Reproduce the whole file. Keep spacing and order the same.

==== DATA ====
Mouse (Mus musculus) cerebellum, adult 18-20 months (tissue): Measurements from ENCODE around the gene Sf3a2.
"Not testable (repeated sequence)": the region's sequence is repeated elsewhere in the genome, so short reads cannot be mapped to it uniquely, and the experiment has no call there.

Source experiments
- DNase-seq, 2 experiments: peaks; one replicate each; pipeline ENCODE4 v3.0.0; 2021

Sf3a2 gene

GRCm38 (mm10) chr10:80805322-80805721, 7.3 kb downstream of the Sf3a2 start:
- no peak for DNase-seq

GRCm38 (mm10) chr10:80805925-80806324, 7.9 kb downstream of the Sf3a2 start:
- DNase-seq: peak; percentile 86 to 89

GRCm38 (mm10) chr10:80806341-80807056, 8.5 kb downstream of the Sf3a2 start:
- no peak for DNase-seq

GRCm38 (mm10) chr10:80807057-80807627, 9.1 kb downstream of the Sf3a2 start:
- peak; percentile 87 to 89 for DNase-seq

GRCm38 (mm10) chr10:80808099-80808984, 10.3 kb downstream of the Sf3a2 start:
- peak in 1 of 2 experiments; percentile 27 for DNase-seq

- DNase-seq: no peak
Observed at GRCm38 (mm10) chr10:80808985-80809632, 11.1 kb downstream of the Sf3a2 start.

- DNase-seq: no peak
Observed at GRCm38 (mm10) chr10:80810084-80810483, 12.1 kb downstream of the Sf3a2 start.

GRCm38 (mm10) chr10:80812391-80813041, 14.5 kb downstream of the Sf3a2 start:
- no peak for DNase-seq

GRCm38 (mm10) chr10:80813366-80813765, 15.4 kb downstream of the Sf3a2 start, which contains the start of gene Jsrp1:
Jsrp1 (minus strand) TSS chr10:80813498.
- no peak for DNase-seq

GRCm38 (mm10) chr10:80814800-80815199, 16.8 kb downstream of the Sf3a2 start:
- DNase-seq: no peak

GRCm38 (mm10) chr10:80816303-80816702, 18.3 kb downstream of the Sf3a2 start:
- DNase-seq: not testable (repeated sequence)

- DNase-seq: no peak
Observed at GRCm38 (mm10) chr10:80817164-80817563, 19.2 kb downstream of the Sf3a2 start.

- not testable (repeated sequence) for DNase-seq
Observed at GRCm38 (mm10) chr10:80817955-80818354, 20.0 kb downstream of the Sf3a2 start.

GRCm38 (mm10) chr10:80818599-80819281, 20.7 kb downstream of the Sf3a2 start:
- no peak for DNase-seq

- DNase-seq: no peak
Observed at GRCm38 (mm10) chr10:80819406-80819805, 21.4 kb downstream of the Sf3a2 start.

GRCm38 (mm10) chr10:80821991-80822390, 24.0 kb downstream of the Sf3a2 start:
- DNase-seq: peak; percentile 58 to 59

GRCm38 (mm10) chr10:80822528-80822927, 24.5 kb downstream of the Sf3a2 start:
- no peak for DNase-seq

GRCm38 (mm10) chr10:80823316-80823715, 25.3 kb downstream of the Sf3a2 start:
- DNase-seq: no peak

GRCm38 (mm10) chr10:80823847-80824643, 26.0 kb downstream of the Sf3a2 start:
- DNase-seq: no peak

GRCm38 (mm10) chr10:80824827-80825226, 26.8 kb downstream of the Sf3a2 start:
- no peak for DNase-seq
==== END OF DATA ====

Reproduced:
Mouse (Mus musculus) cerebellum, adult 18-20 months (tissue): Measurements from ENCODE around the gene Sf3a2.
"Not testable (repeated sequence)": the region's sequence is repeated elsewhere in the genome, so short reads cannot be mapped to it uniquely, and the experiment has no call there.

Source experiments
- DNase-seq, 2 experiments: peaks; one replicate each; pipeline ENCODE4 v3.0.0; 2021

Sf3a2 gene

GRCm38 (mm10) chr10:80805322-80805721, 7.3 kb downstream of the Sf3a2 start:
- no peak for DNase-seq

GRCm38 (mm10) chr10:80805925-80806324, 7.9 kb downstream of the Sf3a2 start:
- DNase-seq: peak; percentile 86 to 89

GRCm38 (mm10) chr10:80806341-80807056, 8.5 kb downstream of the Sf3a2 start:
- no peak for DNase-seq

GRCm38 (mm10) chr10:80807057-80807627, 9.1 kb downstream of the Sf3a2 start:
- peak; percentile 87 to 89 for DNase-seq

GRCm38 (mm10) chr10:80808099-80808984, 10.3 kb downstream of the Sf3a2 start:
- peak in 1 of 2 experiments; percentile 27 for DNase-seq

- DNase-seq: no peak
Observed at GRCm38 (mm10) chr10:80808985-80809632, 11.1 kb downstream of the Sf3a2 start.

- DNase-seq: no peak
Observed at GRCm38 (mm10) chr10:80810084-80810483, 12.1 kb downstream of the Sf3a2 start.

GRCm38 (mm10) chr10:80812391-80813041, 14.5 kb downstream of the Sf3a2 start:
- no peak for DNase-seq

GRCm38 (mm10) chr10:80813366-80813765, 15.4 kb downstream of the Sf3a2 start, which contains the start of gene Jsrp1:
Jsrp1 (minus strand) TSS chr10:80813498.
- no peak for DNase-seq

GRCm38 (mm10) chr10:80814800-80815199, 16.8 kb downstream of the Sf3a2 start:
- DNase-seq: no peak

GRCm38 (mm10) chr10:80816303-80816702, 18.3 kb downstream of the Sf3a2 start:
- DNase-seq: not testable (repeated sequence)

- DNase-seq: no peak
Observed at GRCm38 (mm10) chr10:80817164-80817563, 19.2 kb downstream of the Sf3a2 start.

- not testable (repeated sequence) for DNase-seq
Observed at GRCm38 (mm10) chr10:80817955-80818354, 20.0 kb downstream of the Sf3a2 start.

GRCm38 (mm10) chr10:80818599-80819281, 20.7 kb downstream of the Sf3a2 start:
- no peak for DNase-seq

- DNase-seq: no peak
Observed at GRCm38 (mm10) chr10:80819406-80819805, 21.4 kb downstream of the Sf3a2 start.

GRCm38 (mm10) chr10:80821991-80822390, 24.0 kb downstream of the Sf3a2 start:
- DNase-seq: peak; percentile 58 to 59

GRCm38 (mm10) chr10:80822528-80822927, 24.5 kb downstream of the Sf3a2 start:
- no peak for DNase-seq

GRCm38 (mm10) chr10:80823316-80823715, 25.3 kb downstream of the Sf3a2 start:
- DNase-seq: no peak

GRCm38 (mm10) chr10:80823847-80824643, 26.0 kb downstream of the Sf3a2 start:
- DNase-seq: no peak

GRCm38 (mm10) chr10:80824827-80825226, 26.8 kb downstream of the Sf3a2 start:
- no peak for DNase-seq